Will this rising LIBOR rate be the market shock that will initial the selloff that long overdue?

by Royston Roche

The LIBOR rates have been rising in the past one year. The initial rise was due to the adoption of Money Market Fund Reform Rules which had its deadline of October 14, 2016. But what is more worrying is that the upward trend still continues. Investors should closely watch the US dollar 3 month LIBOR rate as it rose above one percent recently for the first time since 2009. We did see similar spike when the FED decided to start raising the interest rates and also during the 2009 financial crisis. LIBOR rate is the interest rate the banks charge each other for short term loans.

http://www.macrotrends.net/2520/3-month-libor-rate-historical-chart

The important changes in Money Market reforms were firstly for Institutional prime money markets fund’s Net Asset Value (NAV) will no longer be fixed at $ 1 whereas it would be floating NAV. So they need to publish Net Asset Values (NAV’s) regularly. Secondly municipal and money market funds can temporarily stop redemptions during market panic for up to 10 days. As a result investors have pulled out money from such funds and have invested in government debts which don’t have such restrictions.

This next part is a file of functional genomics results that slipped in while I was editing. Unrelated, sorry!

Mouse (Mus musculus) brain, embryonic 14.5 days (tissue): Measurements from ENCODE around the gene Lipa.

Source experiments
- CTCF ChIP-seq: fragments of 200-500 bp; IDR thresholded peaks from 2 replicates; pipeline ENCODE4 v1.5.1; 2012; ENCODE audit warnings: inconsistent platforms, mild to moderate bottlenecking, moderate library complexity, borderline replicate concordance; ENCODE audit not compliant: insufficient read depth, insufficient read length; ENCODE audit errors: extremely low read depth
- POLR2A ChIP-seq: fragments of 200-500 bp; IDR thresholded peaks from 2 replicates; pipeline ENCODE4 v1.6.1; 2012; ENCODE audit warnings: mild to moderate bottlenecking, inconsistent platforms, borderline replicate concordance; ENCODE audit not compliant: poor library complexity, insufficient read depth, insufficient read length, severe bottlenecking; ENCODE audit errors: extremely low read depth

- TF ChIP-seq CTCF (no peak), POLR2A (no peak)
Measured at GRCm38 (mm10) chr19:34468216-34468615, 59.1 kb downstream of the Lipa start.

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The LIBOR rates continue to tick higher even after the deadline of October 14, 2016. In practice most of the funds had actually moved from prime money market funds to government money market funds well before October 14 deadline.

 

Source:

http://www.macrotrends.net/2520/3-month-libor-rate-historical-chart

Why the concern?

Companies having debt in their balance sheet will be forced to pay higher interest rates due to the floating rate and similarly the personal loans interest payment will rise. The economic growth we are seeing in US might slow down if loans become costly. It would also lead to other countries as a lot of countries debt is tied to LIBOR. There are 38 clearing members in LIBOR participating for five currencies. Those firms post rates in seven different maturities. However the largest usage is the USD 3 month LIBOR rate.

From the total $ 300 trillion in debt and derivatives about half is denominated in the US dollar. So any small change in the interest rate will have an impact running into several billion dollars. The risk premia has been on the rise in the past few months. This could be one of the important points of discussion in economic policies and also investors should keep a very close eye on the rate.

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